Protecting an Elderly Relative during Winter

Winter Care for your Elderly Relative

The cold weather can affect us all, but it is especially important to remember our elderly relatives, especially those 65 and older. The elderly have weakened immune systems, making them more vulnerable to viruses like the flu or COVID-19. Viruses can also survive outside the body for longer periods of time in colder temperatures, making winter a prime time for many viruses to thrive.

Furthermore, being cold can increase blood pressure, increasing the risk of heart attacks and strokes. Those over the age of 65 who have pre-existing medical conditions affecting the heart, lungs, or immune system are more likely to be at risk. Dementia patients may be more vulnerable because they are unaware of the precautions that must be taken.

Hypothermia in the winter

Hypothermia occurs when the body temperature falls below 35°C. Hypothermia is a medical emergency caused by your body losing heat faster than it can produce heat, resulting in a dangerously low body temperature.

It is also critical to ensure that all radiators in the home are functioning properly; the ideal room temperature for the elderly is at least 18°C (65°F). Having plenty of blankets and warm clothes on hand, as well as slippers and a warm dressing gown, can be both comfortable and protective against the cold.

Shivering is likely the first thing you’ll notice as the temperature starts to drop because it’s your body’s automatic defence against cold temperature.

Signs and symptoms of hypothermia include:

  • Shivering
  • Slurred speech or mumbling
  • Slow, shallow breathing
  • Weak pulse
  • Clumsiness or lack of coordination
  • Drowsiness or very low energy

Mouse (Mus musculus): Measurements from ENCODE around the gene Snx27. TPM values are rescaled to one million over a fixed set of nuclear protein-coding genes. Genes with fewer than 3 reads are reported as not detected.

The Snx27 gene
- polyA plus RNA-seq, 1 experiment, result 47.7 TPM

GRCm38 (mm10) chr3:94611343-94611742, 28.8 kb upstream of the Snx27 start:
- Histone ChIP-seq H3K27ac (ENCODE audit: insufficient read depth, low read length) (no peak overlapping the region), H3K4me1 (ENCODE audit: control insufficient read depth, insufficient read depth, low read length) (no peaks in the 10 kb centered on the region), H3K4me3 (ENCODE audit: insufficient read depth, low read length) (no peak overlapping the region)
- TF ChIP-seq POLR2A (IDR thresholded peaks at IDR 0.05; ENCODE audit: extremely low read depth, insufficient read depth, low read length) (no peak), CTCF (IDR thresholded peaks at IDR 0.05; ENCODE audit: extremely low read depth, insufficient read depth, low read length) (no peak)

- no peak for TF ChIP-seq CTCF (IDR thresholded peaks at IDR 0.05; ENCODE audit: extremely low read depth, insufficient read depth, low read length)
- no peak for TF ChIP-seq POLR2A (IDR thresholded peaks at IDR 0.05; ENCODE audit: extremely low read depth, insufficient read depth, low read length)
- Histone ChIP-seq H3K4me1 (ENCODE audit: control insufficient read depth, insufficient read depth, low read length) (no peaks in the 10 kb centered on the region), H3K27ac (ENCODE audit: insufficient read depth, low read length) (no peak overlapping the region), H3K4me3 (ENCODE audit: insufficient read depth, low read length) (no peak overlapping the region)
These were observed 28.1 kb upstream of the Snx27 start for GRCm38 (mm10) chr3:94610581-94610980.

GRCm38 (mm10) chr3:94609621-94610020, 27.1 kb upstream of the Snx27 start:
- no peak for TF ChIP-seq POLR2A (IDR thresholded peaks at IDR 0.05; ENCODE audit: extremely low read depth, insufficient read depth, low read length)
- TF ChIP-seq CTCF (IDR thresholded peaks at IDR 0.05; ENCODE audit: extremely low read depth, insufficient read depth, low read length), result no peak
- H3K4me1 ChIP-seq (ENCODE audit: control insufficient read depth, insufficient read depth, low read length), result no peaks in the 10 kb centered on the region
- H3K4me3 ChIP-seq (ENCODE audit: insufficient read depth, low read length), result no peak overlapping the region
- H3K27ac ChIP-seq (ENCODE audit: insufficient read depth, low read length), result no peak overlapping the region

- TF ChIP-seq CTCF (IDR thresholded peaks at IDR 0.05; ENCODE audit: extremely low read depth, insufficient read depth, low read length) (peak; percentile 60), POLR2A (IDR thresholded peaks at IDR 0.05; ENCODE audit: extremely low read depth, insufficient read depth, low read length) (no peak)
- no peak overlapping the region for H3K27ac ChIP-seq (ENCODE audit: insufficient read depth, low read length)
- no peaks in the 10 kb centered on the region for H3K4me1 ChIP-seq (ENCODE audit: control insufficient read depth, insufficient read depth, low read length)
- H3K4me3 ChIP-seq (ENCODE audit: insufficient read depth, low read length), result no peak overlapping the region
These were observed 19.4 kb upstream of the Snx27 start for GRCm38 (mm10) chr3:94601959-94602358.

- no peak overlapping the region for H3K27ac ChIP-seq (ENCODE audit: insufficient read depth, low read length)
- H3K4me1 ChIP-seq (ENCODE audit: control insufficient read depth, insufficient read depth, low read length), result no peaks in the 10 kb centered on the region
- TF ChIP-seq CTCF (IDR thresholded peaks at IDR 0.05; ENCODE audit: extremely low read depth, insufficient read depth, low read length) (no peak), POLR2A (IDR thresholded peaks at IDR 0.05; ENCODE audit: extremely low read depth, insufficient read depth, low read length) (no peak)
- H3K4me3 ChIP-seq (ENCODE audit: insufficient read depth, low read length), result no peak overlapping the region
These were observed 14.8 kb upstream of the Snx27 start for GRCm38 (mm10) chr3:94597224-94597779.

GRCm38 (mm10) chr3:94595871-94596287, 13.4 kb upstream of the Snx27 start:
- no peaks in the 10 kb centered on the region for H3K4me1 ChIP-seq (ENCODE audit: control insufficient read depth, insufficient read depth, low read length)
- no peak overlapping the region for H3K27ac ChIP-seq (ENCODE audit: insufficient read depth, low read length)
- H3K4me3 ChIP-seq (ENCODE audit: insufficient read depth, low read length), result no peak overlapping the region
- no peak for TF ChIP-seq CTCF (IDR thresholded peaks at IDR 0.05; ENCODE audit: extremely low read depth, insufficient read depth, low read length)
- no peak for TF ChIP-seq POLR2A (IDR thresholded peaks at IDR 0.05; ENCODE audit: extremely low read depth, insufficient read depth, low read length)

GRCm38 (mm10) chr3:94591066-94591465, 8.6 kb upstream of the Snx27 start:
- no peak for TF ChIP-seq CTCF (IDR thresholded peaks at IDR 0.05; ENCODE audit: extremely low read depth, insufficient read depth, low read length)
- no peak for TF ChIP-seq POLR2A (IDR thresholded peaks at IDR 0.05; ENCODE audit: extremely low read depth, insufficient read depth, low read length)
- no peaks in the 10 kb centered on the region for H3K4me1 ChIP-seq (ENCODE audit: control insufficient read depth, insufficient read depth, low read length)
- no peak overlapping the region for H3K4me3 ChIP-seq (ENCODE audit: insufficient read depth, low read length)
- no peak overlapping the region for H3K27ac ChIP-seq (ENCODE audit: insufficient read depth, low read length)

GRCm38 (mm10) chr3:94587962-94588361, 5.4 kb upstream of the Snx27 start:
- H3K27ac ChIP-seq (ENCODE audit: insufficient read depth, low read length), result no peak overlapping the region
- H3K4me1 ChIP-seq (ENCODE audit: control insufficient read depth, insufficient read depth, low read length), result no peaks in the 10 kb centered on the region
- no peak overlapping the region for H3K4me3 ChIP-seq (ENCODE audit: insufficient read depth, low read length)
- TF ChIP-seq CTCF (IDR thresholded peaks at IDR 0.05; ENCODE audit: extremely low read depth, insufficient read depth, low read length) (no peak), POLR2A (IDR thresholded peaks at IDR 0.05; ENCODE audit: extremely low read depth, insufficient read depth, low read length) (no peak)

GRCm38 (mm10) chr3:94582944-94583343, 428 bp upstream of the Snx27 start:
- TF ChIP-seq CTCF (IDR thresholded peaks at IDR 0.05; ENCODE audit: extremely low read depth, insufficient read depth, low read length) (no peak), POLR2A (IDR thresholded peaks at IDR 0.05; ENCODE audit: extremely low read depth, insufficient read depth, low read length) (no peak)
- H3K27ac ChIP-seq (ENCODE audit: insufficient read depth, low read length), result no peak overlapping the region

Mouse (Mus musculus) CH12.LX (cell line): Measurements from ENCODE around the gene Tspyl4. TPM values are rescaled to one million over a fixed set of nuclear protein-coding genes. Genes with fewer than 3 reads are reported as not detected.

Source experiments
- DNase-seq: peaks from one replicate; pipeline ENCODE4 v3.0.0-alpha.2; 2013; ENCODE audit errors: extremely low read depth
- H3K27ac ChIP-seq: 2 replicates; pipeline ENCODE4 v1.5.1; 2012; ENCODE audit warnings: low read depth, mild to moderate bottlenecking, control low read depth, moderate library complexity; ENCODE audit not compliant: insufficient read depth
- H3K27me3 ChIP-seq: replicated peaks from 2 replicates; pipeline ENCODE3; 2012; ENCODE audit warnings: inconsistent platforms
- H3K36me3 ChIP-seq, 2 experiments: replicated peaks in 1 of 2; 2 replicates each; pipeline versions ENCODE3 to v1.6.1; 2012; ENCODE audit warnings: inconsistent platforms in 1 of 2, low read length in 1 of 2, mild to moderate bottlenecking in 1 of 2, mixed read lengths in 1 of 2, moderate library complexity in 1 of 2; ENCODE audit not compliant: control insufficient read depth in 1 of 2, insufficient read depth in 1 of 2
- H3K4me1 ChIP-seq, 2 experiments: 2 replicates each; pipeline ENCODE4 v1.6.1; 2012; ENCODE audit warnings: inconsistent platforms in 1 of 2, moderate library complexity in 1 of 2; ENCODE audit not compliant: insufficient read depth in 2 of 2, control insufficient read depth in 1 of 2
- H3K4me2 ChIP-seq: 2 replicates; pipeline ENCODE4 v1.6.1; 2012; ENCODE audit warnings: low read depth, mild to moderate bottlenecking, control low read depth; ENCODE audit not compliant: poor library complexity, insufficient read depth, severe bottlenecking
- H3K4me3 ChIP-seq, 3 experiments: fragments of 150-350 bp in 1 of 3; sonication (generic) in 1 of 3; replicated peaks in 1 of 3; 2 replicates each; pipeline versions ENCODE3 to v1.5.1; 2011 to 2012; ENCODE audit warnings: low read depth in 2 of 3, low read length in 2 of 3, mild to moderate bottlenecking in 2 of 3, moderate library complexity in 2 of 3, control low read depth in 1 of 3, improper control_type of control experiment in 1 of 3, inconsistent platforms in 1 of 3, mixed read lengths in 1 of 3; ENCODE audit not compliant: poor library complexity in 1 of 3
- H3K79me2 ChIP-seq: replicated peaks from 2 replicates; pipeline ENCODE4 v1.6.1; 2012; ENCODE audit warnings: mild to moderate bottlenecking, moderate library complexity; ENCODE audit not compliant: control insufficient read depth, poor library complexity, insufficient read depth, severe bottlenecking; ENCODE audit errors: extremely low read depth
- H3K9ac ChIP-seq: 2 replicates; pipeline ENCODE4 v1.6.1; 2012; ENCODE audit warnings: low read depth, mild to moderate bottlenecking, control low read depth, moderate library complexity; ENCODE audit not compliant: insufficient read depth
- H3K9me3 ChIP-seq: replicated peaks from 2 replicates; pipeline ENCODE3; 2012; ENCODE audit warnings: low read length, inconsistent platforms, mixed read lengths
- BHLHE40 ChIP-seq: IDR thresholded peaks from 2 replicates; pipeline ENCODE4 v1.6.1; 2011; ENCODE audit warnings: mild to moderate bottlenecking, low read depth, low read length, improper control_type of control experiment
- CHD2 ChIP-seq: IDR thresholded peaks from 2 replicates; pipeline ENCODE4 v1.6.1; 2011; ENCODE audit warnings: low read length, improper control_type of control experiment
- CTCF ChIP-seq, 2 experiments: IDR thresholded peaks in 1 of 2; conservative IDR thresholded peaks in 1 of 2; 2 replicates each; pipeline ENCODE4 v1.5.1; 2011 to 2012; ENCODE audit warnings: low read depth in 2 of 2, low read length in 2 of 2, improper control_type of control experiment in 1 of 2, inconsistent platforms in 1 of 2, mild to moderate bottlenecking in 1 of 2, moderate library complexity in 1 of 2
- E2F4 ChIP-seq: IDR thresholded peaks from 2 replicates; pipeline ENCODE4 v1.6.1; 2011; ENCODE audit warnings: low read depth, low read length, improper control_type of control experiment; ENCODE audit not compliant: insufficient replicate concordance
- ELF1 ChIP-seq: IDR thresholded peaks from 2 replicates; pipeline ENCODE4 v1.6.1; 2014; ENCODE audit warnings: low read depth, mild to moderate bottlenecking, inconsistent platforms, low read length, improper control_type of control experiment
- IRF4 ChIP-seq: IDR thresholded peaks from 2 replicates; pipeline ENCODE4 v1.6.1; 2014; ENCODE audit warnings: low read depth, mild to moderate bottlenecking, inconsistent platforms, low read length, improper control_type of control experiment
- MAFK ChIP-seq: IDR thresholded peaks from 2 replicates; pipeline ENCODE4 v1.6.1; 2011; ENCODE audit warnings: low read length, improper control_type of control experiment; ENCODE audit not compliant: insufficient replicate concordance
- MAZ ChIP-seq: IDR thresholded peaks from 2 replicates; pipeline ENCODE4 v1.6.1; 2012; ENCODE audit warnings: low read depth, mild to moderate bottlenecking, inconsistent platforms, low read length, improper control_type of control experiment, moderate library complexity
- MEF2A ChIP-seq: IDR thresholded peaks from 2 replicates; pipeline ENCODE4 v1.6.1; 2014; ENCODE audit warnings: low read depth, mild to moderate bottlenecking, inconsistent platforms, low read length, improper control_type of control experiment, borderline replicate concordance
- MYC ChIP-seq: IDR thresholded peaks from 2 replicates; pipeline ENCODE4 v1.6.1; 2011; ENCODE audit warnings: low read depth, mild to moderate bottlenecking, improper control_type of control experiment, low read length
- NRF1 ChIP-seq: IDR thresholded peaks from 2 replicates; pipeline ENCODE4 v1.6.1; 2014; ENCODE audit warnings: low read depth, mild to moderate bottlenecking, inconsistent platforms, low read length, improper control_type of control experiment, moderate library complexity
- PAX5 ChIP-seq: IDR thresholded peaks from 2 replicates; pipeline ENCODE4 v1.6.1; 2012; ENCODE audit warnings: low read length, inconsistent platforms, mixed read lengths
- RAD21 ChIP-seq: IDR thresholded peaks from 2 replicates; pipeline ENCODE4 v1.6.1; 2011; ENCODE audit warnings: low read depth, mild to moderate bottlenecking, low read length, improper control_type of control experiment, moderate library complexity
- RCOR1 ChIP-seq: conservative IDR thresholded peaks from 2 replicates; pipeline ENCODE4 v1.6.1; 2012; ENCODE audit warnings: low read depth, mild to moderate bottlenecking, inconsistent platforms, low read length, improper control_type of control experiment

• Confusion or memory loss
  • Loss of consciousness

Call 999 if you suspect someone has hypothermia.

While you wait for help to arrive, gently move the person inside if possible. Carefully remove his or her wet clothing, replacing it with warm, dry coats or blankets. If they are awake, a warm, non-alcoholic drink and sugary food such as chocolate may also help.

Staying safe when out and about

Here’s some tips for keeping warm when out about:

  • Wear gloves to keep your hands warm
  • A hat can help to reduce the amount of heat lost from the body
  • Wear thick socks and waterproof shoes
  • Take transport where possible to reduce the likelihood of being out in the cold for an extended period of time
  • Keep an umbrella on hand in case it rains

Take extra care if the ground is icy

When the ground is icy, a lot of the older generation feel too unsafe to leave their homes. Wear shoes with good grip and consider keeping salt and sand mixture handy to grit paths. You could ask neighbours for help to clear paths or driveways in bad weather – most people are more than happy to help.

Being not so steady on their feet carries an increased risk of falling and falling can easily lead to breaking bones or other injuries. Remember…

Walk like a penguin! When walking on ice, keep your toes facing forwards, knees loose, hands out of your pockets and take short, slow steps.

How can a carer help?

Home-care is a great solution to help your loved one feel supported within the comfort of their own home. A carer can not only assist with household chores, but they can help your loved one with taking medication, cooking healthy nutritious meals and staying hydrated with plenty of fluids.

If you’d like to find out more about our home-care services, email info@home-carers.co.uk or call 0151 737 2820.

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